It isn't unusual for a person to feel that the world around them is strange and has unexpected secrets lying just beyond their sight. However, for most people this is just an occasional sensation that greets them upon awakening or chases them into sleep. For the mushi researcher Ginko, it isn't a feeling at all; it is a knowledge which guides his travels and motivates his life. Found in the cracks between what is conceivable and what is not, are the varied life forms collectively known as mushi. They surround us and affect us, but their intensely different nature makes them unrecognizable to most. Ginko brings these life forms into perspective for the lives of those most affected and most in need of an explanation.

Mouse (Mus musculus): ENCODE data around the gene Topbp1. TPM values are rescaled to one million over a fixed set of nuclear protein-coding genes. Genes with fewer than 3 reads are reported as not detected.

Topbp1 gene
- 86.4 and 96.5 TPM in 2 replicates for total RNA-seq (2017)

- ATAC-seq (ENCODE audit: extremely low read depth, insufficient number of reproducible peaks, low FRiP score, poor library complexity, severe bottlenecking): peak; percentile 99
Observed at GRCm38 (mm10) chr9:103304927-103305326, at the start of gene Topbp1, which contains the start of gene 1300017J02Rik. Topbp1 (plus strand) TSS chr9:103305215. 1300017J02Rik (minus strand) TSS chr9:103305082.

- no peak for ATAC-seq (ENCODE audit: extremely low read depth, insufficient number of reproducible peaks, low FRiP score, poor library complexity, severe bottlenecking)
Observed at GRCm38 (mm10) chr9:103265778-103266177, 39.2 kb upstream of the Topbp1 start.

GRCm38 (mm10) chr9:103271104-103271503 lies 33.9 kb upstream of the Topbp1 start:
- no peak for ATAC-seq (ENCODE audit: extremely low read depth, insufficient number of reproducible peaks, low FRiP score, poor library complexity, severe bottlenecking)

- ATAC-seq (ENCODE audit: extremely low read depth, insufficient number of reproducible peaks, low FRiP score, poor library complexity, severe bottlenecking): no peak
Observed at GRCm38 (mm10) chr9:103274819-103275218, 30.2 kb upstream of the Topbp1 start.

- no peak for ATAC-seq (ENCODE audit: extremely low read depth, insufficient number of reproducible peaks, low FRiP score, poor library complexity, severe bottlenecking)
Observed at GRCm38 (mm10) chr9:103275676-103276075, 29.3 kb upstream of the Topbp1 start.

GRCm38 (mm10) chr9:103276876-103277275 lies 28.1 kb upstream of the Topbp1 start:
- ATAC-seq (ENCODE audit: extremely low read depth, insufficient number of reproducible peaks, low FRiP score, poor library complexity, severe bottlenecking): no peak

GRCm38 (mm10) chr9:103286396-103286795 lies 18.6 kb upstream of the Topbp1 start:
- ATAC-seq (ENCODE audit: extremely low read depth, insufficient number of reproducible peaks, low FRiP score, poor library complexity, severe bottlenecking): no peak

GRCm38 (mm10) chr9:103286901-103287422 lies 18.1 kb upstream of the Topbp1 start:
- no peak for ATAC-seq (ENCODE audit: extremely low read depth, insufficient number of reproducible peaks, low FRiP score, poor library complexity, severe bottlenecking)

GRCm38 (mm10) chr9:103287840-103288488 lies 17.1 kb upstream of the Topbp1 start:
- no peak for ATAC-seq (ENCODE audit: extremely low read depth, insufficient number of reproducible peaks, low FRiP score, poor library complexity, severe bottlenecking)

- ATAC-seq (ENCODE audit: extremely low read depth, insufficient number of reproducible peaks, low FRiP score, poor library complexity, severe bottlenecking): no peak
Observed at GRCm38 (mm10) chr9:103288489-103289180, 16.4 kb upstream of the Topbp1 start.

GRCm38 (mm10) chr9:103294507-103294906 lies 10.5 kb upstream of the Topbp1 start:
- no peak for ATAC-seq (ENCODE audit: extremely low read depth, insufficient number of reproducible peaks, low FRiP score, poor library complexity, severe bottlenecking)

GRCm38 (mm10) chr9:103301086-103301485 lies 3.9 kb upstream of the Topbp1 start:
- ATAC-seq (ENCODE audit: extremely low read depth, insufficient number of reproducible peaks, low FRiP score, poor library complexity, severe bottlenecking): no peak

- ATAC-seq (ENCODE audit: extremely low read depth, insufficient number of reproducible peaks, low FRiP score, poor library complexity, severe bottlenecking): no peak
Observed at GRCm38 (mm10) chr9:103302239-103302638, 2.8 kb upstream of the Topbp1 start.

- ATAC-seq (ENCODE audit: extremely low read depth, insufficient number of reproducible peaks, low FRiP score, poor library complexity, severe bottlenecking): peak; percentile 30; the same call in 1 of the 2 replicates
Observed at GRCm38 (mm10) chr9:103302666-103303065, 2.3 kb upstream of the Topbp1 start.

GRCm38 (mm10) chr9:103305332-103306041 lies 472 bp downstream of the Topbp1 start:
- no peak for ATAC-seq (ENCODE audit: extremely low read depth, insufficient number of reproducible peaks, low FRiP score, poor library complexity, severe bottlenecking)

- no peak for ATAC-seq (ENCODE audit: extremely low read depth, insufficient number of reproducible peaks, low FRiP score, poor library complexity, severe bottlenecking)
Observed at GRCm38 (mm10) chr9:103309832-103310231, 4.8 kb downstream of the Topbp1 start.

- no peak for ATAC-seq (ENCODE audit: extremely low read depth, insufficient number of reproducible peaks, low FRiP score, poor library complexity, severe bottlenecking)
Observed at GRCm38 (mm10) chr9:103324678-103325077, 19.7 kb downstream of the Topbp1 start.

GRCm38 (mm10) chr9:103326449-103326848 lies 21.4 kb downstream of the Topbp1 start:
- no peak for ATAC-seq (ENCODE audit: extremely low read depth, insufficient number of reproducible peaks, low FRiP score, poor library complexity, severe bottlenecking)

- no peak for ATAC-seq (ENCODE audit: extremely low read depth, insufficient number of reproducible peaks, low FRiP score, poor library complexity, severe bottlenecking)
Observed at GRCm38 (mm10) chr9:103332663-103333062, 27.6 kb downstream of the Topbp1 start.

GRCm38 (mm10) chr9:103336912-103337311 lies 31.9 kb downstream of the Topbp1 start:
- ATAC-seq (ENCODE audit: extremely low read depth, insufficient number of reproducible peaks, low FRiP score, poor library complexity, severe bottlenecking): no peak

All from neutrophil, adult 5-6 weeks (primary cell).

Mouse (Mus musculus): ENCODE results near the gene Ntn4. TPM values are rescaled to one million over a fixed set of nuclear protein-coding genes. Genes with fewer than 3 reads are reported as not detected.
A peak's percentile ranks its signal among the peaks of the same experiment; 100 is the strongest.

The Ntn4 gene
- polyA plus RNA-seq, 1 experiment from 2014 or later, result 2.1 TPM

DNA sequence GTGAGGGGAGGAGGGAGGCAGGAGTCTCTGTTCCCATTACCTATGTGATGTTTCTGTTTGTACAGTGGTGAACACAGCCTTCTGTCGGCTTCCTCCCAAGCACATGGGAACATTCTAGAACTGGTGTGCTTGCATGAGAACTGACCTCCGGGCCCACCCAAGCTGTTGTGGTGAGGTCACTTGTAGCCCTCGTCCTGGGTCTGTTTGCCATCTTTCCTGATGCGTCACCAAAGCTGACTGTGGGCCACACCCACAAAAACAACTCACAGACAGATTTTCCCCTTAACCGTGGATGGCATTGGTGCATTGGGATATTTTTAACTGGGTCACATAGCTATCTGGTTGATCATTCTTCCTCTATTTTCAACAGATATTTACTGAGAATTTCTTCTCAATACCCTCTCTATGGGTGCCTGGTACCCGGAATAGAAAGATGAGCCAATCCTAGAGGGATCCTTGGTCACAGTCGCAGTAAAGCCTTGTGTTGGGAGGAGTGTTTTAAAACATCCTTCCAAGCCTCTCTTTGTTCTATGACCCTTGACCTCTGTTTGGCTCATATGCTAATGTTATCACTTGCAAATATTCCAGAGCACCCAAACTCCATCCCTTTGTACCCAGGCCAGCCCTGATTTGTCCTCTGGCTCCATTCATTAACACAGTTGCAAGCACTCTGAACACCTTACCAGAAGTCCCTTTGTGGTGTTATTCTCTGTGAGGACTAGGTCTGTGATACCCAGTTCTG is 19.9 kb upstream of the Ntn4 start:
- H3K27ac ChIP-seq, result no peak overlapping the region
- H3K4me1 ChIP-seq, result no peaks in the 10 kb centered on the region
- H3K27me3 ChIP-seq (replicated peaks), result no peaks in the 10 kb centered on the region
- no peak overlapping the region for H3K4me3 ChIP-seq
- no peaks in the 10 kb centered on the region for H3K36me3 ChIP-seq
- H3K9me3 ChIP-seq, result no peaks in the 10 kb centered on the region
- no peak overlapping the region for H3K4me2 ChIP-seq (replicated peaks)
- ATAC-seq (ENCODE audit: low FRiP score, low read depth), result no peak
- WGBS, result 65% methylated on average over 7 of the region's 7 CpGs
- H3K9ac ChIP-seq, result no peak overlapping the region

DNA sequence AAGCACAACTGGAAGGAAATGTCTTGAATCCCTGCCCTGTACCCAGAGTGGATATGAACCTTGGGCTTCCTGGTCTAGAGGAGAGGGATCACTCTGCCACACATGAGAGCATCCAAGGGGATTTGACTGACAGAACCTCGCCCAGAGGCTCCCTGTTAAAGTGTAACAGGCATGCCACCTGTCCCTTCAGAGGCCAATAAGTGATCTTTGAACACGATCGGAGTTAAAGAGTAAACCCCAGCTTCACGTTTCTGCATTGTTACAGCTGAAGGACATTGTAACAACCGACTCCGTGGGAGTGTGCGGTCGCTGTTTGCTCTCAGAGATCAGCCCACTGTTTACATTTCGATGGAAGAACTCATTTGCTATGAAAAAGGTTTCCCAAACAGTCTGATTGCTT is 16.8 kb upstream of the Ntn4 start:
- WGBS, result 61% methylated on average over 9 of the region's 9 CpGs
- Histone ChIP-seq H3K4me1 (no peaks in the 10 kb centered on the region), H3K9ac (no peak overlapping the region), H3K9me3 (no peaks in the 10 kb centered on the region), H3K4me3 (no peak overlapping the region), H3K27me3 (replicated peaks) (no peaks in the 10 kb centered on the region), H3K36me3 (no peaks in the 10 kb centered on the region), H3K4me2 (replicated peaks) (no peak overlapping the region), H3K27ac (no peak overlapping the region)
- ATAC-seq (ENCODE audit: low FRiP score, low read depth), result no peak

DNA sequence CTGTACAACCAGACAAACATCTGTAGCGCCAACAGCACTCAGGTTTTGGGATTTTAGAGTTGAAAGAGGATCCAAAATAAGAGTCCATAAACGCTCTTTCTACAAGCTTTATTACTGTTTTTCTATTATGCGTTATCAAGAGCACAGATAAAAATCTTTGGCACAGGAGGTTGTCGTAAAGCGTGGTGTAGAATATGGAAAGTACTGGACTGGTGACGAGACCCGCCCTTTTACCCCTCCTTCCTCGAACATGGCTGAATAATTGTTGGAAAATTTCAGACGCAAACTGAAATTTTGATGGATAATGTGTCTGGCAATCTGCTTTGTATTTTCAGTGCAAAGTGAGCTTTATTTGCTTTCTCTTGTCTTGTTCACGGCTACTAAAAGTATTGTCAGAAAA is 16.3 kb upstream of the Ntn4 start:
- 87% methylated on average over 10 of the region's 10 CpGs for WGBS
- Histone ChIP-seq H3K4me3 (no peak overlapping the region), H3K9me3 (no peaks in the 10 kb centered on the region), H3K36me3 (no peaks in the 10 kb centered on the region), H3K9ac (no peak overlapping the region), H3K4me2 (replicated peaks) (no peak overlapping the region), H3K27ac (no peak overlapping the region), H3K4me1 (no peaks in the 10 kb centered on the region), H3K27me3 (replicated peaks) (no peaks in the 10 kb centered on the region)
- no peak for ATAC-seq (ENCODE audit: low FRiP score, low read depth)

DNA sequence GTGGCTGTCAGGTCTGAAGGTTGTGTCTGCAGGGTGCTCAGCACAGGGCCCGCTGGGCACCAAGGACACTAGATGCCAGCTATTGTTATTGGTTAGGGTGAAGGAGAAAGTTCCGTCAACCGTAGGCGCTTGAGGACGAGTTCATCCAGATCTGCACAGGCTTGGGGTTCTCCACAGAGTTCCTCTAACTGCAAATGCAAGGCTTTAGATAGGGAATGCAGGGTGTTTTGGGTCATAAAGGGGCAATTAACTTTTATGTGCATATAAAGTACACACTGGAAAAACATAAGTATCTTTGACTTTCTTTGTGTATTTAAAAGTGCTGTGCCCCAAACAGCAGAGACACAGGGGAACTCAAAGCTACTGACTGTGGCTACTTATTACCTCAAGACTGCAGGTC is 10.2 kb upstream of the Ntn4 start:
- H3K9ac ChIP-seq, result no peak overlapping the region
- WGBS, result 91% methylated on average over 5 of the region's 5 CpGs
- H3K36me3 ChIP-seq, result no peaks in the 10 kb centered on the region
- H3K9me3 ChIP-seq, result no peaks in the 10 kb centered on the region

Even though there aren't many similarities in the story or characters, the flow and unusual topic of both Mushishi and Aria make them different from your everyday anime. If you're looking for another relaxing story, check this one out
Both these animes are amazing. They both have an underlying romance (shoujo) aspect, as well as a relaxing mood throughout the episodes. The main chatacters are interesting enough to keep your attention, and yet, they don't steal the show. Both animes are well written and will leave an impact on you.
Both are unusual anime in lacking a proper story line and not caring about it. They are "more about the travel then the destination", and the scenes, poeple and colors (blue for Aria and green for Mushishi) in them will follow you for a long time.
Also they are equaly good for sleepless nights... not because you will fall asleep watching them :) (never!) but because you will feel much calmer and at peace then before.
They are both episodic anime which has a mysterious calming feel. Both show alot of scenery and the world around them. The music is calming in both.